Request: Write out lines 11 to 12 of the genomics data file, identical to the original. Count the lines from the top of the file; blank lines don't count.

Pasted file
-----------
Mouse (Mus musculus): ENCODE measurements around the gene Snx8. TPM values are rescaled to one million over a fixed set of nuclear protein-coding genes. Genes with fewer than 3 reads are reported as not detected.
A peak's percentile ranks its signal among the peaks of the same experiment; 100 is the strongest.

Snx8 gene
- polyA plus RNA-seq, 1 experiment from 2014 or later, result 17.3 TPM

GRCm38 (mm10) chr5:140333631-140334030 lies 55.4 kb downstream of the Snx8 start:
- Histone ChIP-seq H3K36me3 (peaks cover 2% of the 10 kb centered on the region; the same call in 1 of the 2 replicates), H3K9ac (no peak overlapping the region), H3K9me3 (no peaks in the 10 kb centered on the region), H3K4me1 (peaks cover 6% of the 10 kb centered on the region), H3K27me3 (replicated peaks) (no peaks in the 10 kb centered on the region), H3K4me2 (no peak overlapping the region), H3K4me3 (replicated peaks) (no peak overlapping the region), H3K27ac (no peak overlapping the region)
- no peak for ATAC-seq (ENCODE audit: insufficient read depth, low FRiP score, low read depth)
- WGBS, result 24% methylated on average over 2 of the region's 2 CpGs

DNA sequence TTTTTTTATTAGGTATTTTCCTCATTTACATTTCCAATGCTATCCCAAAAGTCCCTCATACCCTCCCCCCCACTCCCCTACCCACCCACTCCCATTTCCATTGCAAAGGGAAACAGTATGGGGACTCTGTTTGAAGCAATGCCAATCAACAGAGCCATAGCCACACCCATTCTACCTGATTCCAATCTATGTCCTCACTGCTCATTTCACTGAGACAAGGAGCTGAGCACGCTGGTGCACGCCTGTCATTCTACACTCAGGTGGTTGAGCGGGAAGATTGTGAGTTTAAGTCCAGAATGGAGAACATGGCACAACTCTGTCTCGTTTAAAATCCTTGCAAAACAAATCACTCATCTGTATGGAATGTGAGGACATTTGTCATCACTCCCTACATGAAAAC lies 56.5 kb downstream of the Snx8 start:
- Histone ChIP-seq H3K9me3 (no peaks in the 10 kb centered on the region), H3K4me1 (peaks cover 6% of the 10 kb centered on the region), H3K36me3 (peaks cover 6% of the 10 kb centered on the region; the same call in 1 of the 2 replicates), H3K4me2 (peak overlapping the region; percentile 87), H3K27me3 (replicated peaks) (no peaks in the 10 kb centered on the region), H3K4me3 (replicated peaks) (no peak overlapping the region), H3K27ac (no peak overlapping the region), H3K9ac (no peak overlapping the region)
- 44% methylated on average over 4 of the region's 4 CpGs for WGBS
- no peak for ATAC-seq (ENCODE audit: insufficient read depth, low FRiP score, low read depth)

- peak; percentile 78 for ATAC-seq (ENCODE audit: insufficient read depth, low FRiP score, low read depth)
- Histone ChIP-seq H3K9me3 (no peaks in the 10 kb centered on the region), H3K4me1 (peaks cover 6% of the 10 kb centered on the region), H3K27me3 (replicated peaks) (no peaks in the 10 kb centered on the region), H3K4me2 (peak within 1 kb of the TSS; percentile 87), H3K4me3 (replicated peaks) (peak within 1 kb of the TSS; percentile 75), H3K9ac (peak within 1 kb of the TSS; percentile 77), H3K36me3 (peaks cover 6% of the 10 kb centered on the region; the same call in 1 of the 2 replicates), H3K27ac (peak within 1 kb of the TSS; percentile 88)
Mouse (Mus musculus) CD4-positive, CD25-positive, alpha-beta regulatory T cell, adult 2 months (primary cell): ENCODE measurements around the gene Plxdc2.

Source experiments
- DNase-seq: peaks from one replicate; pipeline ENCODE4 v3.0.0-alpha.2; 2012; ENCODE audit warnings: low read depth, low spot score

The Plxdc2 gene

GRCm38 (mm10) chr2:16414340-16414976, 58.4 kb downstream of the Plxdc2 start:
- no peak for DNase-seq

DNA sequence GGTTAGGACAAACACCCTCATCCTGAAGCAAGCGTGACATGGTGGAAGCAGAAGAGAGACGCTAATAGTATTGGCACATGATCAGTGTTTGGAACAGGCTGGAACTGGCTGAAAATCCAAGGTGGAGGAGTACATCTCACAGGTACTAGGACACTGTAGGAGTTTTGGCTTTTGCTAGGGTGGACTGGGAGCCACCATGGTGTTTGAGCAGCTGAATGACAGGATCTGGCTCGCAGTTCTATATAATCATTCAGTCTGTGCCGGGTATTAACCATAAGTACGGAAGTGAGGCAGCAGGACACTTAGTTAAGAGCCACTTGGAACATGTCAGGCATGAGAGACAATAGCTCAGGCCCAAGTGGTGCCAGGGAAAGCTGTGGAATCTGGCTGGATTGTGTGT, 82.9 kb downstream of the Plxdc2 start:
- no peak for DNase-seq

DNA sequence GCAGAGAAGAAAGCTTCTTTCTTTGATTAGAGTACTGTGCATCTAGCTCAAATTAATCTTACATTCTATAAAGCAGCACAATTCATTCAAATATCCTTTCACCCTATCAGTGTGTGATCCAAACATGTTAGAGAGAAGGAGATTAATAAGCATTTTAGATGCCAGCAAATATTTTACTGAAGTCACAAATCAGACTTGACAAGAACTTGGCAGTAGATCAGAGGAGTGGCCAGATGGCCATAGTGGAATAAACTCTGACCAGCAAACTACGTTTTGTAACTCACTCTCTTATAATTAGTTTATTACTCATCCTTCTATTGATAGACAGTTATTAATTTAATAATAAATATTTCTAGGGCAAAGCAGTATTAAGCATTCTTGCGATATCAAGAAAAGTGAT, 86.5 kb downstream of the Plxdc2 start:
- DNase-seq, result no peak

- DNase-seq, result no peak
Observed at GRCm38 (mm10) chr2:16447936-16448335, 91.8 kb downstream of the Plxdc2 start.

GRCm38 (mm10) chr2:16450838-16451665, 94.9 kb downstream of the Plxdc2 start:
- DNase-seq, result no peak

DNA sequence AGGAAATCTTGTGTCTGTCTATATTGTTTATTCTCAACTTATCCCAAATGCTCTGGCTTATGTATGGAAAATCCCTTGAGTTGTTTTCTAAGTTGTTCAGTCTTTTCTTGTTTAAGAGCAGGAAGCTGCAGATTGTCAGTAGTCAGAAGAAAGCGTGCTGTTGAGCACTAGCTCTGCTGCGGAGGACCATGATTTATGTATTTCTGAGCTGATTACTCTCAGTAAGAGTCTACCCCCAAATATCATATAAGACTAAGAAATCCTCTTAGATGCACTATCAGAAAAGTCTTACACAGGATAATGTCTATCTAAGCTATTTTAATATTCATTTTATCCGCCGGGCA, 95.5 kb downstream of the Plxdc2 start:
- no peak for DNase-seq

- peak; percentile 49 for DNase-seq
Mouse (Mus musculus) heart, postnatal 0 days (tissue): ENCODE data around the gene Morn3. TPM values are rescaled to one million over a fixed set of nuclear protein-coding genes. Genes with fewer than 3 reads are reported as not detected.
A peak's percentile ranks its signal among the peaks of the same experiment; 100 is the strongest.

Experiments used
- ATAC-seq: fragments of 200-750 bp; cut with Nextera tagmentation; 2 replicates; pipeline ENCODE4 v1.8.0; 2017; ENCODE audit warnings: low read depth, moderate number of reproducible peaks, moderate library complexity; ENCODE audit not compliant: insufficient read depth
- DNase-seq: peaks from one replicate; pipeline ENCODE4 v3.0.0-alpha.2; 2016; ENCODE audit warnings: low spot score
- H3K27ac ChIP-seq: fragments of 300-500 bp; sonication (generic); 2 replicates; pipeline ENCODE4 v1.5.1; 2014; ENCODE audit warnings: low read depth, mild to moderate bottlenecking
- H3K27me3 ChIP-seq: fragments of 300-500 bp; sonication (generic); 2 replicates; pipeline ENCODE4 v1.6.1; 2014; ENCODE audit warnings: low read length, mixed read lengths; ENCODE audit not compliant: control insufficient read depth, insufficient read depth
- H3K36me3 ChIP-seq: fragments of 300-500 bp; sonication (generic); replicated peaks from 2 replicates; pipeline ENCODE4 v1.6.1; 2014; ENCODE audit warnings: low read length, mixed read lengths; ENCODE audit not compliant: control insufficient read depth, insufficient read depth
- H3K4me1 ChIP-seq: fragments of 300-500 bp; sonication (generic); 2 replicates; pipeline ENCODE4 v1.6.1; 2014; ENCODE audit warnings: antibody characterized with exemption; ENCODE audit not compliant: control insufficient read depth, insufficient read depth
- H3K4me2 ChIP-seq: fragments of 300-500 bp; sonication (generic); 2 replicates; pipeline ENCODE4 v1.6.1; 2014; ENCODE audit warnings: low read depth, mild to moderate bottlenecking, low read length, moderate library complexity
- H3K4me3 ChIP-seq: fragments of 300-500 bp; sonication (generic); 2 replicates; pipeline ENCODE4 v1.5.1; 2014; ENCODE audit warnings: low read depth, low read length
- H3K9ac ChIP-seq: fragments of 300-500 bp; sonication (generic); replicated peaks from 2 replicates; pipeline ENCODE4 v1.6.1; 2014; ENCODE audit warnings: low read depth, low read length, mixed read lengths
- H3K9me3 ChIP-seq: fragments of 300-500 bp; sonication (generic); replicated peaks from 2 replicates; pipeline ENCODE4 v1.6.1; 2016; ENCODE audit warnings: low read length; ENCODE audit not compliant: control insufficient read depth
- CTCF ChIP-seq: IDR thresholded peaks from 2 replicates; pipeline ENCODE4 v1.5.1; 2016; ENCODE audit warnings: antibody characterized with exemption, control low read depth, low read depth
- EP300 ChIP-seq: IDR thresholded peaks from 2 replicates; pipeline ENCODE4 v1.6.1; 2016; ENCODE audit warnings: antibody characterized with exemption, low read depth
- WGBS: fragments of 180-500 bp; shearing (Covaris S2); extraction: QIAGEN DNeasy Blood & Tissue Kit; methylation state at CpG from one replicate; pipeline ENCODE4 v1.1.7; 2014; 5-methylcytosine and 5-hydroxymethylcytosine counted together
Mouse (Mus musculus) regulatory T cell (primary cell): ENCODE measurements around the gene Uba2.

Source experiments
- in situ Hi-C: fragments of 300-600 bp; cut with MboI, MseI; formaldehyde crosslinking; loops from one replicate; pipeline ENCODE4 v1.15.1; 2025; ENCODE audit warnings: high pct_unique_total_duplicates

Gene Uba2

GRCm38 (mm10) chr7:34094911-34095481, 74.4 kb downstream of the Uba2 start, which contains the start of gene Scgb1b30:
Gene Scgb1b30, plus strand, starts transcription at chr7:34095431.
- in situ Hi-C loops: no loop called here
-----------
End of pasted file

- 44% methylated on average over 4 of the region's 4 CpGs for WGBS
- no peak for ATAC-seq (ENCODE audit: insufficient read depth, low FRiP score, low read depth)